Entitled attitudes appear to be linked to sexism—even among women, according to a personality study by psychologists from Case Western Reserve University and San Diego State University. In general, entitled men are more likely to endorse hostile views of women and entitled women are more likely to endorse views of women as frail and needing extra care.
The researchers found that, for men, entitlement was associated with hostile views of women. Entitled men were more likely to endorse views of women as manipulative, deceptive, and untrustworthy—attitudes, which past research has shown are predictors of violence toward women.
Conversely, the researchers found women who have a high sense of entitlement are likely to demand men take care of them because they are weak and frail. A large body of research shows that such demands lead to women being viewed as too weak and placed in roles where they are not allowed to advance in education and jobs.
The researchers surveyed two groups: 333 college students from an introductory psychology class at a Midwest college and 437 adults participating in Amazon’s Mechanical Turk workforce database, an online database of individuals who often participate in social science research, among other tasks. Both groups included men and women.
The participants responded to questions in an online survey the researchers developed, “Personality, Beliefs, and Behavior,” that explored individuals’ attitudes about how deserving they are of special treatment as well as their openness to new experiences.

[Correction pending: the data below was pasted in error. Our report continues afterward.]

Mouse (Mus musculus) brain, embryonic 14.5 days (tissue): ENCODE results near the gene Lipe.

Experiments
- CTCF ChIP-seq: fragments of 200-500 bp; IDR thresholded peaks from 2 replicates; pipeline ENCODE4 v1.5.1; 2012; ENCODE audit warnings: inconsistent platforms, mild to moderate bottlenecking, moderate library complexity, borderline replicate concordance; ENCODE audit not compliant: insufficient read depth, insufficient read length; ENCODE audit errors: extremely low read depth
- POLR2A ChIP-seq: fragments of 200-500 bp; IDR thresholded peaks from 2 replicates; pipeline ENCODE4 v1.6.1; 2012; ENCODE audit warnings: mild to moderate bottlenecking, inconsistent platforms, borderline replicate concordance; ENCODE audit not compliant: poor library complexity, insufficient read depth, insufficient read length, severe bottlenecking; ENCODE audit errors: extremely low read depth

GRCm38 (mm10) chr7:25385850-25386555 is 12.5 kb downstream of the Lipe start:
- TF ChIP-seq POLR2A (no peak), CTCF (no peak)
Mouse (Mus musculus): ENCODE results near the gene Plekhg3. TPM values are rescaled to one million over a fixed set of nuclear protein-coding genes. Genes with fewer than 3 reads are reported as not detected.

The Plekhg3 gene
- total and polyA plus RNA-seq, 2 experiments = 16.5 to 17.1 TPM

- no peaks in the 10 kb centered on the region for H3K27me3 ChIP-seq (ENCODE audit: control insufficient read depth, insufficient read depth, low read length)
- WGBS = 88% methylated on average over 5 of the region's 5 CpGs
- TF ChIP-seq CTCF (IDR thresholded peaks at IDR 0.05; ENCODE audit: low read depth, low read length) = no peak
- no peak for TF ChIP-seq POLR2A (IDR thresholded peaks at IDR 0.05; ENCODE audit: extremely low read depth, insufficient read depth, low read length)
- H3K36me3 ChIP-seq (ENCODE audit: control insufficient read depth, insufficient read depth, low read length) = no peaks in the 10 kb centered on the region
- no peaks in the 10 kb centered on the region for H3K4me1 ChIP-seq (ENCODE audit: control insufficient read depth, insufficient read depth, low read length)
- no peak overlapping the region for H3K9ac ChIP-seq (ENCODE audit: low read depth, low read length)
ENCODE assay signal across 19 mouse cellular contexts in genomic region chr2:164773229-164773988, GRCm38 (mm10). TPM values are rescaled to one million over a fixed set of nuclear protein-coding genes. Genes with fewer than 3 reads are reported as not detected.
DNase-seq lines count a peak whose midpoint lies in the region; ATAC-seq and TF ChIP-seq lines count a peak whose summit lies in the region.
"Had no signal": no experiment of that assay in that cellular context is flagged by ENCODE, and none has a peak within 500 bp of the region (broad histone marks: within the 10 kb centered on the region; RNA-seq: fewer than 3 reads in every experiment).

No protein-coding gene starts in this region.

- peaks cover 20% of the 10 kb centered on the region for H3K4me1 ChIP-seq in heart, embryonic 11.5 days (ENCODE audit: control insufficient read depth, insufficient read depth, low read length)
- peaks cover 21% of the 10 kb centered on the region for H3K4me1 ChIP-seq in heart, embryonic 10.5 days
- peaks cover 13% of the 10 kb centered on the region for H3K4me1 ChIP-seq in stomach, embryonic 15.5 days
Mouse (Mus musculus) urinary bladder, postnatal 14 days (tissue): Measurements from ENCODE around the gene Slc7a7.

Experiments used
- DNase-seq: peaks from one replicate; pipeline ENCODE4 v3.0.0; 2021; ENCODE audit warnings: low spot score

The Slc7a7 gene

Consistent findings in both groups showed that entitlement related to benevolent sexism in women and hostile sexism in men. There were also relationships, to smaller degrees, in the relationships between entitlement and hostile sexism in women and benevolent sexism in men.
Joshua Grubbs, Case Western Reserve University doctoral student and the lead author on the article, “Psychological Entitlement and Ambivalent Sexism: Understanding the Role of Entitlement in Predicting Two Forms of Sexism,” explained the study’s results this spring in the journal the Sex Roles.
He collaborated with co-investigators and professors of psychology Julie Exline, from Case Western Reserve, and Jean Twenge from San Diego State University to understand the personality trait of narcissism.
This study also builds on Twenge’s findings in a 2010 study published in Social Psychological and Personality Science that narcissistic attitudes in the U.S. have increased in recent years. In that prior study, Twenge found that individuals in their 20s were three times more narcissistic than those over the age of 60.
They focused on two forms of sexism (hostile, and benevolent) and how feelings of entitlement might predict those roles differently for men and women.
In general, entitled men were more prone to exhibiting hostile sexism, indicating that they viewed women as manipulative and demanding. In contrast, entitled women exhibited benevolent sexism, indicating that they think women deserve special care and treatment.
“When you consider that entitlement has been shown to be rising across recent generations, linking it to sexist attitudes is particularly alarming,” Grubbs said, “recent events certainly highlight how dangerous entitlement and hostile sexism can be in men. Furthermore, given that benevolent sexism can also produce gender inequality, these findings for women are also concerning.”
He hopes this study adds to the body of research that highlights the dangers of unchecked entitlement and entitled attitudes.
Looking forward, Grubbs said the researchers still have questions that need answers: Is it possible that entitlement could ultimately lead to hostile sexism in women?
“We don’t know that answer now, but we hope to find out,” he said.
The study’s research was partially funded by a seed grant from the American Psychological Association’s Division 36: The Society for the Psychology of Religion and Spirituality.